Being a worship leader is a tricky task, according to Aaron Niequist.
Niequist, a former worship pastor at Mars Hill Bible Church in Grand Rapids and Willow Creek Community Church in Chicago, described his job as one that is, at times, “very conflicting.”
“There’s a part of the role I absolutely love; my job as worship leader is to focus people on God,” he said during a recent interview with BioLogos. “And so what I do is get up on a big stage with lights pointed at me and my face on a jumbotron and me holding the microphone. In that context, I’m saying, ‘Hey, don’t focus on me, me, me.’ It’s a very conflicting thing.”
In his conversations with other worship pastors, Niequist said he’s discovered he’s not alone. In fact, a lot of worship leaders struggle with “the tension of ‘I know how to rock the house every Sunday, is that making the world better? Is that what it means to gather as the body of Christ every Sunday?’”
Over the course of his time in music ministry, he felt much of his job was reduced to getting a congregation “fired up.” But Niequist, who grew up in church and first started leading worship as a high schooler, knew something was missing.
When he was 22, Niequist said he entered “a real faith crisis.” He was leading worship, all the while uncertain if he really believed anything he was singing about: he was at a crossroads.
Then a friend recommended a book called “The Divine Conspiracy” by the late Christian philosopher Dallas Willard. The book is all about the Kingdom of God, a concept he’d never heard about. It changed Niequist’s life.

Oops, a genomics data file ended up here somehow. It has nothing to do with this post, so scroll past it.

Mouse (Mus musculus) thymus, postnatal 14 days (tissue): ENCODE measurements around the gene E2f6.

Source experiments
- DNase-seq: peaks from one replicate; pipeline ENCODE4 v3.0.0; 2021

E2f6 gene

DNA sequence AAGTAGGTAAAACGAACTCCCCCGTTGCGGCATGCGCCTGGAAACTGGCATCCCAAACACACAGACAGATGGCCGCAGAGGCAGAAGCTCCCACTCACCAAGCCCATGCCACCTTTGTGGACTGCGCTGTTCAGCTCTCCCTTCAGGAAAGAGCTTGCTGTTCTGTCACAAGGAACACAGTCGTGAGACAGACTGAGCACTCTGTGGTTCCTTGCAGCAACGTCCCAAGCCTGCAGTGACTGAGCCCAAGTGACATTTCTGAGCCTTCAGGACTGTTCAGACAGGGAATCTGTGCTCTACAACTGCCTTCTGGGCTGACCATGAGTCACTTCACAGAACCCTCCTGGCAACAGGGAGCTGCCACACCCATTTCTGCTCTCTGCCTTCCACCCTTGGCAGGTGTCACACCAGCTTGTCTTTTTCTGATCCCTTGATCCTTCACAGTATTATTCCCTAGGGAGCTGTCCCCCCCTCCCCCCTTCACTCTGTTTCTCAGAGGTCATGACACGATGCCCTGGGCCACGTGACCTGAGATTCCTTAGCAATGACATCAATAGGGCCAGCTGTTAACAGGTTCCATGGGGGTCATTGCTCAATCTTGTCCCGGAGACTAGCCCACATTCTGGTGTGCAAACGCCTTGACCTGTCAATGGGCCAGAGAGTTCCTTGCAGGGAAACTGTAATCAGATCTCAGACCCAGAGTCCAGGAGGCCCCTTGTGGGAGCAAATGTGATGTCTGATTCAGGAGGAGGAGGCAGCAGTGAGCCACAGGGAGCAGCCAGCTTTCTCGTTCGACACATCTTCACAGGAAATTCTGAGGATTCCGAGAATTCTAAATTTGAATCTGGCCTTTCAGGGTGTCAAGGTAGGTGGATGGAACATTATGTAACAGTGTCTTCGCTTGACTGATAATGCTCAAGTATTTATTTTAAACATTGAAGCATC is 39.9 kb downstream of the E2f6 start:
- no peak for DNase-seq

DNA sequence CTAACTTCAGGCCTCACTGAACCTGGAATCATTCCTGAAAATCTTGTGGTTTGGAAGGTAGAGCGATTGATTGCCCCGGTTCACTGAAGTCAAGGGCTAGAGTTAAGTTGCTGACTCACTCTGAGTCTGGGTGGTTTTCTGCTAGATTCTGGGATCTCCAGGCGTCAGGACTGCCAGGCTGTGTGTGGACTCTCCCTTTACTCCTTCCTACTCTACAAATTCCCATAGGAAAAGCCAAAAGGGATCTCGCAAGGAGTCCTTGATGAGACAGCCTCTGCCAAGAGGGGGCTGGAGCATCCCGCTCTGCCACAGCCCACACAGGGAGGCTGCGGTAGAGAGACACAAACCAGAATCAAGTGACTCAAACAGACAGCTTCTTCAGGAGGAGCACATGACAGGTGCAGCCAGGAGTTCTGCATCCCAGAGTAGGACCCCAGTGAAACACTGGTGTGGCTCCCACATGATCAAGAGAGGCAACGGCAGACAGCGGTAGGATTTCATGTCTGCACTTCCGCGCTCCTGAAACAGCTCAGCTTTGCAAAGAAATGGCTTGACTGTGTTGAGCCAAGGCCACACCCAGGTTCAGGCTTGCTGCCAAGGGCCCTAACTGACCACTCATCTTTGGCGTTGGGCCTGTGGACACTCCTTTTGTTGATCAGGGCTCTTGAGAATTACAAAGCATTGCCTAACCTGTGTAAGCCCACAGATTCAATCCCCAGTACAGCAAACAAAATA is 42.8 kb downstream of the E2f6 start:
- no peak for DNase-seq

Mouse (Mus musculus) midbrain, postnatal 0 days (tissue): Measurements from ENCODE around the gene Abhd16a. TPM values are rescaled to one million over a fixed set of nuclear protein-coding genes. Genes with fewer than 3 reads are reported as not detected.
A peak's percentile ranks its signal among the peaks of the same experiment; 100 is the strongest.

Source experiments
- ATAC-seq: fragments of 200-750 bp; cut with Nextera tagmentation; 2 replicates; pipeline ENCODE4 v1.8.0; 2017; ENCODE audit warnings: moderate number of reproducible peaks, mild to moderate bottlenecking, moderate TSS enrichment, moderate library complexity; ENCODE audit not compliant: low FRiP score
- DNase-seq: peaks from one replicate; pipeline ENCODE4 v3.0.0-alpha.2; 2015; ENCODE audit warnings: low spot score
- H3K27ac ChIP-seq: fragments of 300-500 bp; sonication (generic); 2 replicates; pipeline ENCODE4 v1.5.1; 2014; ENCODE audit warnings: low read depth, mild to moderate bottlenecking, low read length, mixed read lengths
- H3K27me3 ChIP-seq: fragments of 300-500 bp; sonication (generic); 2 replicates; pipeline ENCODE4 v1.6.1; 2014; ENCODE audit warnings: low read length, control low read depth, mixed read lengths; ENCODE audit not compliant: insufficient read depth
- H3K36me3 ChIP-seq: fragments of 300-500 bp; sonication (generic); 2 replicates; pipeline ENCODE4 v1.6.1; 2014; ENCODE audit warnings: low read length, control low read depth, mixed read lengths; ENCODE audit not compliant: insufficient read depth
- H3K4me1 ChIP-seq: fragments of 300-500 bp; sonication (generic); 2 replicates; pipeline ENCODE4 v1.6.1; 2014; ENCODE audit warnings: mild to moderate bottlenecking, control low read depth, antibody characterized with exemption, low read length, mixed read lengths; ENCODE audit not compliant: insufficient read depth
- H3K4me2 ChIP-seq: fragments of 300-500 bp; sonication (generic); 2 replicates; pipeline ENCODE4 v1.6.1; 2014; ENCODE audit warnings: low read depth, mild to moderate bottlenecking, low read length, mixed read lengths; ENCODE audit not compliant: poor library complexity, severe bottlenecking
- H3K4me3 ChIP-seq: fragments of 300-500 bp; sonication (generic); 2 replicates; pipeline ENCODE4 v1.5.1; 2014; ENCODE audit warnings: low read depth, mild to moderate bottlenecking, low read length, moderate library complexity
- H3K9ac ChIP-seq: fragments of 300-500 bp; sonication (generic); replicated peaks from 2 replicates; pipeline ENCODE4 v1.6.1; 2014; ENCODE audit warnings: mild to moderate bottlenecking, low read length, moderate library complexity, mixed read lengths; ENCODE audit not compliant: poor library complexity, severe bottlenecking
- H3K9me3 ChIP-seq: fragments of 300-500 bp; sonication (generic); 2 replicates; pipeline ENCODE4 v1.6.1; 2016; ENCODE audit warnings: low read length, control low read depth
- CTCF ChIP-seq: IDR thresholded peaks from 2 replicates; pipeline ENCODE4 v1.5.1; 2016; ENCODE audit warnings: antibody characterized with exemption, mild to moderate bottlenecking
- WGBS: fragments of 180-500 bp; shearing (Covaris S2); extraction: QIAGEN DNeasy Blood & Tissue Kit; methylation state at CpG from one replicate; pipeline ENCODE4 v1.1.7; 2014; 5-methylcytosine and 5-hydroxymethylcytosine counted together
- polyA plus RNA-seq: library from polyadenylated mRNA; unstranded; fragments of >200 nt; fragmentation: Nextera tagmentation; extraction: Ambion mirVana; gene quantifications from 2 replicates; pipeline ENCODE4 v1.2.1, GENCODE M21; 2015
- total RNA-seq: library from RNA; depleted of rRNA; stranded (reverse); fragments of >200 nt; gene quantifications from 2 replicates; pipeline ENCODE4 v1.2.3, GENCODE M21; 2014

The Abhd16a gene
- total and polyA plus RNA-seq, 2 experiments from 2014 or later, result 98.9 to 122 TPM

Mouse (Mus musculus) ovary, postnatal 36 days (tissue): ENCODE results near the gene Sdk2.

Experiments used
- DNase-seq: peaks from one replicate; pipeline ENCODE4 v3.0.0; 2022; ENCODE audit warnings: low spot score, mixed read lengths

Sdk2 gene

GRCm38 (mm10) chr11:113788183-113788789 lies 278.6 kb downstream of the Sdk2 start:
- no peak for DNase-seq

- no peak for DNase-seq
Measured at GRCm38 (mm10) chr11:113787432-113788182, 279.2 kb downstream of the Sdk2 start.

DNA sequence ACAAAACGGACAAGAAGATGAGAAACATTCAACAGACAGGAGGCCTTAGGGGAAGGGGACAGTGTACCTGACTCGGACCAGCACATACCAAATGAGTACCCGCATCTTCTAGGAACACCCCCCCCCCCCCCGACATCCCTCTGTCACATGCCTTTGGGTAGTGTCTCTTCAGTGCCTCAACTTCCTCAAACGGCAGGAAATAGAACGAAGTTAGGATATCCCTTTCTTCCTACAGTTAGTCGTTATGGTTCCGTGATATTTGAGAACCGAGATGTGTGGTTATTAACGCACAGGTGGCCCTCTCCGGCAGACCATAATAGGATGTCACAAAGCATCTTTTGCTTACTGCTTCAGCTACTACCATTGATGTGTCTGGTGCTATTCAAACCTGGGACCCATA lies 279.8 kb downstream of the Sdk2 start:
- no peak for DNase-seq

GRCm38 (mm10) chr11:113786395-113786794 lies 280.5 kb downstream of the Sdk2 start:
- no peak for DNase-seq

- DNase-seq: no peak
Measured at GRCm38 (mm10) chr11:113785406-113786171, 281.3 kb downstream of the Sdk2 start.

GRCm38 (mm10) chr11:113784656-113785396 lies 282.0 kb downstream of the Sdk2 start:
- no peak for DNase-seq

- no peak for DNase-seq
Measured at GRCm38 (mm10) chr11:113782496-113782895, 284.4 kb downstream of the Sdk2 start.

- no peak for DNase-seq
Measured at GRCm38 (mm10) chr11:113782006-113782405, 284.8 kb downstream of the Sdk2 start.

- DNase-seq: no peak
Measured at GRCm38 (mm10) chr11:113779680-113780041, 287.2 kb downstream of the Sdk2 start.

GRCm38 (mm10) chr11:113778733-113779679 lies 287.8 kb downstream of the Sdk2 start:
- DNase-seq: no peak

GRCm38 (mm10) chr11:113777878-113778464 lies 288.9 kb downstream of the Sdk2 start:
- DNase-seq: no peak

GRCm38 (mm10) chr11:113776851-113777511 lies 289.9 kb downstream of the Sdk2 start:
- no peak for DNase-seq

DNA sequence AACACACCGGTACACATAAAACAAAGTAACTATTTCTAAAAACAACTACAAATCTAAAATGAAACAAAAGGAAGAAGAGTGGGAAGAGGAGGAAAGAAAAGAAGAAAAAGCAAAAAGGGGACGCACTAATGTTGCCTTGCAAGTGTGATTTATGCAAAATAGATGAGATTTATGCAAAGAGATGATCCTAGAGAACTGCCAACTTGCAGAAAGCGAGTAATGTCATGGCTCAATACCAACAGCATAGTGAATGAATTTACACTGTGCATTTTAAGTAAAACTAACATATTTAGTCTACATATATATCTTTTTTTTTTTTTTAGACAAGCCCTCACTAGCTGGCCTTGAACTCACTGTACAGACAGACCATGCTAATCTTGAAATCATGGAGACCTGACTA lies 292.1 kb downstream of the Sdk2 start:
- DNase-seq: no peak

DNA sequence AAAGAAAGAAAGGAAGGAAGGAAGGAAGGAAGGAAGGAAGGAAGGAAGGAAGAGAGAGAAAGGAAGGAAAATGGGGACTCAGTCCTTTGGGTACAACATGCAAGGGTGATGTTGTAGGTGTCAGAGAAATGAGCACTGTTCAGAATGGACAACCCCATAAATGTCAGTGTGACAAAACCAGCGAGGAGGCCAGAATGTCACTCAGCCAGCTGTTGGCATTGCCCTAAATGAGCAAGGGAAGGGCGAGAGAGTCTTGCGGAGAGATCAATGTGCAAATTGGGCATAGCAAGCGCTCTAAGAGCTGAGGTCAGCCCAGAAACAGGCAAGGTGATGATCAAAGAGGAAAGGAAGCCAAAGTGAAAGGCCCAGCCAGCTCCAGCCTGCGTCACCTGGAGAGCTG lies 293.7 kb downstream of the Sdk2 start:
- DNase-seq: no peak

“I was like, ‘Wait, if this is the story — it’s not just you’re a sinner, say a prayer so you can go to heaven someday, but if it’s you get to join what God is doing to redeem and restore all things, I get to? You get to? We get to? I’m in. Let’s do this,’” he recalled. “That was as much a conversion moment as I’ve ever had in my life and it was about the Kingdom.”
Niequist then shifted his focus as a worship leader. He began focusing less on evangelism and started to emphasize discipleship. Instead of just leading worshippers in song, Niequist began to incorporate prayer and Scripture readings into his ministry — something he admitted he had “never done” before that point.
He turned to believers in other faith traditions, like Pentecostalism and Catholicism, for their insight. It was through those interactions that he learned to diversify his worship diet.
“I think the most unhelpful thing is to just get with three or four people who are exactly like you … and just agree all the time,” he said. “Get around people who are different, and not to convert them to your way of thinking, but to learn why do they do it that way, why do they see the world that way: What can I learn? What am I missing from my vantage point that they can help me see?”
Rather than simply singing about forgiving your enemies, for example, Niequist learned about the importance of putting it into practice, of leading congregants in prayer and giving them the tools they need to do the very things they are singing about.
“Jesus didn’t say, ‘Here’s the truth; believe it,” Niequist explained. “Jesus said, ‘I am the truth, follow me, join me.’ The invitation is participation.”